By now, everyone living in the northern half of Britain must be fed up with the performance of Eurostar. Long before the Channel Tunnel opened in 1994, travellers were promised direct trains from Berwick to Brussels and from Preston to Paris. Because the rolling stock was not ready (and still isn't), a solution was found: special trains from the North direct to Waterloo, for a quick change to Brussels or Paris.

We have revealed in these pages how underpopulated these services were - mainly because arcane regulations meant they could not carry people who wanted to go only as far as London.

Rather than try to change these rules, so that potential passengers were actually allowed to catch the trains, Eurostar has opted to cancel the special links. Now, Europe-bound passengers from Edinburgh, for example, must travel on ordinary trains as far as Kings Cross. Then they are supposed to use the Underground even though the obvious route - using the Bakerloo Line - is closed. London's cabbies must be delighted, as well as airlines flying to Paris and Brussels from regional airports.

Eurostar portrays the change as an improvement, pointing to a much wider choice of trains, and the prospect of travelling on Sundays. And some domestic rail users could benefit - though since the following wheeze involves bending rules, surely no reader of this column would be so unscrupulous as to try it?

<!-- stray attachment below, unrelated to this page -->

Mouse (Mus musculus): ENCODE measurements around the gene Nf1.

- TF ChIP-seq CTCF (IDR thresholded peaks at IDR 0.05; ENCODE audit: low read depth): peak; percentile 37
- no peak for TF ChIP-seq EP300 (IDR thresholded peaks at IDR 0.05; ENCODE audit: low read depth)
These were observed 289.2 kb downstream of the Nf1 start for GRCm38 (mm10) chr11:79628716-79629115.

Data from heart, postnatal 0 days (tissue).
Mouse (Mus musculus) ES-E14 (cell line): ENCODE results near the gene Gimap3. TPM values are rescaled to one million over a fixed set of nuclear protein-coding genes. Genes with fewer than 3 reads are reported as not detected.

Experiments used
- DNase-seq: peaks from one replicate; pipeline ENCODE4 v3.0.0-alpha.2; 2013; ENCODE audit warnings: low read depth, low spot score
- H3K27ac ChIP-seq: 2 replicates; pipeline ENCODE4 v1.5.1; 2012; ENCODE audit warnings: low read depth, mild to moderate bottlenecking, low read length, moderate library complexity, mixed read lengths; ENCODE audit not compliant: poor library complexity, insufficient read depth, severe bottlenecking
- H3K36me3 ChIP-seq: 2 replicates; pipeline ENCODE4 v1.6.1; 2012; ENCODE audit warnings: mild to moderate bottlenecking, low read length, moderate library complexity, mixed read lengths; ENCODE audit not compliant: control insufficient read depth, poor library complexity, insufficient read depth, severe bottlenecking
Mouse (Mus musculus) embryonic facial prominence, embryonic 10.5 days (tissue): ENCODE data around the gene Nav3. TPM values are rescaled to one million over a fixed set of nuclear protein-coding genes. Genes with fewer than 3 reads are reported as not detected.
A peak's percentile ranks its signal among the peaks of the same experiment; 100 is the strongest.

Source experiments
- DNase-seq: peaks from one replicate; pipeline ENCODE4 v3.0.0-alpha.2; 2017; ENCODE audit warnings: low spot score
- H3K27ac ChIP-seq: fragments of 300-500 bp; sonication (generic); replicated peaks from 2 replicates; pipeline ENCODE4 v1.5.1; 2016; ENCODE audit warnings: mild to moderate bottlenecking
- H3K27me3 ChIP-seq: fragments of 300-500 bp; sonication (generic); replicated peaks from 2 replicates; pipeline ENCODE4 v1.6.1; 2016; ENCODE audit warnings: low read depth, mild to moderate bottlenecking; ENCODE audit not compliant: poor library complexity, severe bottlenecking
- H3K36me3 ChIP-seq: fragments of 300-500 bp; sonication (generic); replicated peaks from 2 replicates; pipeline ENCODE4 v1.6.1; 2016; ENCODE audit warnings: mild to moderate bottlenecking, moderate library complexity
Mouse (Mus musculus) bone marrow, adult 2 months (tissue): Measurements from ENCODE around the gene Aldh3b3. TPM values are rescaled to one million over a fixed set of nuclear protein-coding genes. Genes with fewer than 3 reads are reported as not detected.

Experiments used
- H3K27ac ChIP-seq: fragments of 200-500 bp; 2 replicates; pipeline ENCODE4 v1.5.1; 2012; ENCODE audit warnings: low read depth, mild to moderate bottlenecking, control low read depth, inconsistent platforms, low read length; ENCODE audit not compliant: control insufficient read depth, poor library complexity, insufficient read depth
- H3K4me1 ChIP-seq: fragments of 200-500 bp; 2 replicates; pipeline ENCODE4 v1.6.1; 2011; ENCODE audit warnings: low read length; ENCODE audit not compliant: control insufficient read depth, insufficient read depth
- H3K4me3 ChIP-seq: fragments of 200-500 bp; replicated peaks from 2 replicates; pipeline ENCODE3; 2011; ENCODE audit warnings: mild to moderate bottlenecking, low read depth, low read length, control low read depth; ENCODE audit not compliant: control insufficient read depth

To sweeten the regional downgrade, Eurostar has negotiated special fares on InterCity West Coast and Great North Eastern Railways. To qualify for a pounds 30 return fare from Glasgow to London, free of the usual low-fare advance purchase restrictions, all you need do is show an onward Eurostar ticket from Waterloo to the Continent.

It does not take a huge intellectual leap to realise that anyone in possession of a full-fare, refundable Eurostar ticket can qualify for cut-price travel between Scotland and London. You show the ticket at Glasgow Central station to buy your cheap trip to London, then hand in the Euroticket for a full refund.

If premeditated, this sort of behaviour breaks the rules. But suppose a mobile phone user (of whom there seem to be hundreds aboard every train these days) learns en route of a good reason why he or she should not continue with the European portion of the trip.

The passenger is surely not going to be asked to pay the full fare, even in the post-privatisation railway wonderland? Legal counsel would be appreciated.

No subterfuge is needed for the next top tip - just being born on the right day. The US airline Reno Air is giving upgrades to first class to any economy passenger who can prove it is their birthday. Annoyingly, this option applies only to those born in the first half of the year; it expires on 1 July.

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